The Colorado and Southern narrow gauge lines were formed in 1898 from the Colorado Central and the Denver, South Park and Pacific Railroads. The narrow gauge had four distinct lines: the Platte Canyon Line from Denver, Colorado to Como, Colorado, the Gunnison Line from Como to Gunnison, Colorado via Alpine Tunnel, Highline between Como and Leadville, Colorado, and the Clear Creek line from Denver to Silver Plume, Colorado. Major Branch lines were the Baldwin branch between Gunnison and Baldwin; the Keystone from Dickey, Colorado to Keystone, Colorado; the Blackhawk branch between Forks Creek and Central City, Colorado; the Alma Branch from Como to Alma, Colorado; and the Morrison Branch from Denver to Morrison, Colorado. The Colorado and Southern narrow never owned a new engine, all motive power coming from the former companies.

Downfall of the narrow gauge

The Colorado and Southern narrow gauge was slowly abandoned piece by piece for 33 years between 1910 and 1943. The first line to close was part of the Gunnison Line between Hancock and Quartz. This included Alpine Tunnel, rail was not removed until the 1940s though. The isolated track between Quartz and Gunnison and Gunnison to Baldwin was leased and later sold to the Denver and Rio Grande Western Railroad. Quartz to Gunnison survived until 1936 and the Baldwin Branch lasted until 1954. The next line to be ripped up was between Garos and Buena Vista, Colorado. This left another isolated line between Buena Vista and Hancock which was abandoned four years later. Also in 1926 the Morrison Branch was removed. In 1931 part of the Blackhawk branch between Central City, Colorado and Blackhawk, Colorado was removed. Times were tough during the Great depression and by the end the narrow gauge was worn out. What was left of the former Denver South Park & Pacific between Denver and Leadville including the Alma branch and Keystone branch was removed in the Summer of 1938 excluding a short 14 mile segment between Leadville and Climax, Colorado and Denver and Waterton, Colorado. The next line to fall was between Silver Plume and Idaho Springs, Colorado in 1939. This included the famous Georgetown Loop. In 1941 the last of the Clear Creek lines began being torn up in May of that year between Golden, Colorado and Idaho Springs. This included the Blackhawk branch. The dual gauge third rail that allowed narrow gauge trains to run between Denver and Golden was also removed. The segment between Denver and Golden still exists today to serve the Coors Brewery. Most of the track was removed from Waterton to Chatfield, Colorado in 1942 and the rest was converted to standard gauge, ending all narrow gauge service out of Denver. The last narrow gauge operation between Leadville and the Climax mines was converted to standard gauge due to heavy traffic from World War II. The last Colorado and Southern narrow gauge train, pulled by engine 76, ran the 28 mile roundtrip on August 25, 1943. The next day standard gauge trains began hauling the load. The C&S narrow gauge was now part of history.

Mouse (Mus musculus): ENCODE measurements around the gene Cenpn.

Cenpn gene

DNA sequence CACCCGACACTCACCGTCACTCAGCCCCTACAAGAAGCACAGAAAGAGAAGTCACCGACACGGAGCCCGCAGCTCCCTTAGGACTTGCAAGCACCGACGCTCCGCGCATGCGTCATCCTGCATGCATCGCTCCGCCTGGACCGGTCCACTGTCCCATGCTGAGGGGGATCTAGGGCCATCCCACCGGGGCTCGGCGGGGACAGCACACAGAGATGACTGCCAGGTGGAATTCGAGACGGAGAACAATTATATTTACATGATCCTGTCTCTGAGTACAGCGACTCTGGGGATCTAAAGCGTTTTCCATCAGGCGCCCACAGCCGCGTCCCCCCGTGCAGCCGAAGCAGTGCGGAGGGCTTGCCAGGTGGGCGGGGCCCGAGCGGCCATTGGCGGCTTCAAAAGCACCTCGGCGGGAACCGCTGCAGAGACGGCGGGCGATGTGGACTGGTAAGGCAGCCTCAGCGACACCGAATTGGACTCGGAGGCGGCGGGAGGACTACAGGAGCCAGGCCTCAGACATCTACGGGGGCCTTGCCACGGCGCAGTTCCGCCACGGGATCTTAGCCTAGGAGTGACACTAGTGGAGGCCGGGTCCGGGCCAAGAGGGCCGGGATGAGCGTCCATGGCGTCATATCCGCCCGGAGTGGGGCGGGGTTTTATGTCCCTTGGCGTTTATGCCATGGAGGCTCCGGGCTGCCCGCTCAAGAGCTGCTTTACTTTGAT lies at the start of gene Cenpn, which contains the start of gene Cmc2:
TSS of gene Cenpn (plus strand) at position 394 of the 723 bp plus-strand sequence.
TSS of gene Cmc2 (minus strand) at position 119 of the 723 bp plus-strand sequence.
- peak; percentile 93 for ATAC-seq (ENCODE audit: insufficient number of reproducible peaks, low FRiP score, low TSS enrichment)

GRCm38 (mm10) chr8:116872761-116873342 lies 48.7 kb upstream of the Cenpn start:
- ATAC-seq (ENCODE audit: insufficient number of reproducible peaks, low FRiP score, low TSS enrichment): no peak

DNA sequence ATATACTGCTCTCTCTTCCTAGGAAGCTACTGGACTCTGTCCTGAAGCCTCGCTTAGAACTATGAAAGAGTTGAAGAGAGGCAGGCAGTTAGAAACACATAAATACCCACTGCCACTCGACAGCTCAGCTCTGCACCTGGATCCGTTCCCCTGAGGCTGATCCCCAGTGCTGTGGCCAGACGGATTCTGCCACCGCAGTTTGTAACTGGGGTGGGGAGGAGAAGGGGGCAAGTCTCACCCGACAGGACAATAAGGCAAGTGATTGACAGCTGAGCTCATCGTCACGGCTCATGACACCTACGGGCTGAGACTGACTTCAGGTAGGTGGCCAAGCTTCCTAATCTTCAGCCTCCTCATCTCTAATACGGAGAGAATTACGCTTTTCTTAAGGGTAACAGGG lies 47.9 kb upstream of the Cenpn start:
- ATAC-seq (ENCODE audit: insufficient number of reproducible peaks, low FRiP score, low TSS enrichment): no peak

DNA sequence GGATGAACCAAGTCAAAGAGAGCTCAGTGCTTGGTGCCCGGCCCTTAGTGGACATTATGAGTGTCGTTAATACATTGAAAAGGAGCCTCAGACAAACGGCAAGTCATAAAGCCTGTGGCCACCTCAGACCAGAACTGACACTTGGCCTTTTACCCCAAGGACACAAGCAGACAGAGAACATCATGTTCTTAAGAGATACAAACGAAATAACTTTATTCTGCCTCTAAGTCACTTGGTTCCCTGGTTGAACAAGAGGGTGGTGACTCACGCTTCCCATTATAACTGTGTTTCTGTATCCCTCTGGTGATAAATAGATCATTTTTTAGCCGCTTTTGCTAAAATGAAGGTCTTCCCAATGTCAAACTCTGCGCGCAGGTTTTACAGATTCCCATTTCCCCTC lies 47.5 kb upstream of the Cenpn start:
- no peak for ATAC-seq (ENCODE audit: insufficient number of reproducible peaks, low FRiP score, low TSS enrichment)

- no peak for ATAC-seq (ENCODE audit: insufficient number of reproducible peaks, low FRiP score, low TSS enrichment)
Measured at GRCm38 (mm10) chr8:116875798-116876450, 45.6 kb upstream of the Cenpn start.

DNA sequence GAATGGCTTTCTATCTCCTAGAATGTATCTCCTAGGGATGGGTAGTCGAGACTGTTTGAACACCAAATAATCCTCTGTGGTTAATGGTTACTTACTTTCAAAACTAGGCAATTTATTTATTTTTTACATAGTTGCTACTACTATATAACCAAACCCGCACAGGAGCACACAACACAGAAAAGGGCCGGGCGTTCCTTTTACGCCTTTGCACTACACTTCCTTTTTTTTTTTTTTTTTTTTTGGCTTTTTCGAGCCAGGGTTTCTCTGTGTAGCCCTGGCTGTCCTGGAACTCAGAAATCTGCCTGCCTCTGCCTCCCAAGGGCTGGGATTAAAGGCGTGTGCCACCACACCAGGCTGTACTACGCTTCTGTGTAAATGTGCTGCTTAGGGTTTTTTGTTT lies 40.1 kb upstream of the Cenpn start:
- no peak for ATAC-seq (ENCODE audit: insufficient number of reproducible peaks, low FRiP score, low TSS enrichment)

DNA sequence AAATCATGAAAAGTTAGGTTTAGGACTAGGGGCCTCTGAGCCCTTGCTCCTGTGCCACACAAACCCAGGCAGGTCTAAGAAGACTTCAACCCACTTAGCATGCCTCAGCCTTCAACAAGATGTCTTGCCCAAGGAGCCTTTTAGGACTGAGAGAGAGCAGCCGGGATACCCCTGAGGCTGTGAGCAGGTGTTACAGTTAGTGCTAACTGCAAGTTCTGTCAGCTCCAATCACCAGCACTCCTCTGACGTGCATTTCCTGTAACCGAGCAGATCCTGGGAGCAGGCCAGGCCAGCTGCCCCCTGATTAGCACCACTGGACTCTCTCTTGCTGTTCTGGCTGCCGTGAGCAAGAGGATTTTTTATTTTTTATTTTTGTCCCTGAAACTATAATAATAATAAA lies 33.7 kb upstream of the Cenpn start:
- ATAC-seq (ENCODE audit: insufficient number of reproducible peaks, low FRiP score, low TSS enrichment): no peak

Narrow gauge today

In contrast to the preserved D&RGW narrow gauge equipment and infrastructure, few traces of the Colorado & Southern remain. Today there are five surviving Locomotives: C&S 31 is at the Colorado Railroad Museum painted as Denver Leadville and Gunnison 191, C&S 71 is on display in Central City, Colorado, C&S #9 is on display in Breckenridge, Colorado, C&S 60 is on display in Idaho Springs, Colorado, and C&S #74 is currently on display at the Colorado Railroad Museam in Golden, Colorado. Two roundhouses survive in Como, Colorado and Leadville, Colorado. Rolling stock has been scattered across the US. Some are on display in Colorado, One mail car found its way to Nebraska, and some boxcars are on the White Pass and Yukon Railroad in Alaska. Remaining Water towers are the French Gulch tank near Leadville, Bakers tank near Breckenridge, and Halfway tank near Alpine Tunnel. The Georgetown Loop was rebuilt in the 1980s and is active in the summer months.

The Leadville, Colorado & Southern Railroad

The Leadville, Colorado and Southern Railroad is another of Colorado's many tourist railroads operating over lines that once sought the riches the region had to offer, and just like the others operates through the spectacular Rocky Mountain Range, departing each trip from the historic mining town of Leadville at the former Colorado & Southern restored depot. The LC&S operates on trackage that was once part of the Colorado & Southern's vast narrow-gauge lines in the area and while it is the only tourist railroad not to offer steam locomotives powering its trains it does offer very reasonable prices for its trips (which is one reason folks continue to return). So, if you are in the area vacationing or visiting nearby Denver considering swinging by to see this railroad, which provides unparalleled views of the Rocky Mountains.

Leadville, Colorado & Southern GP9 #1714 rolls through the weeds with an excursion along the Colorado & Southern's former Climax Branch in Leadville on July 29, 2007.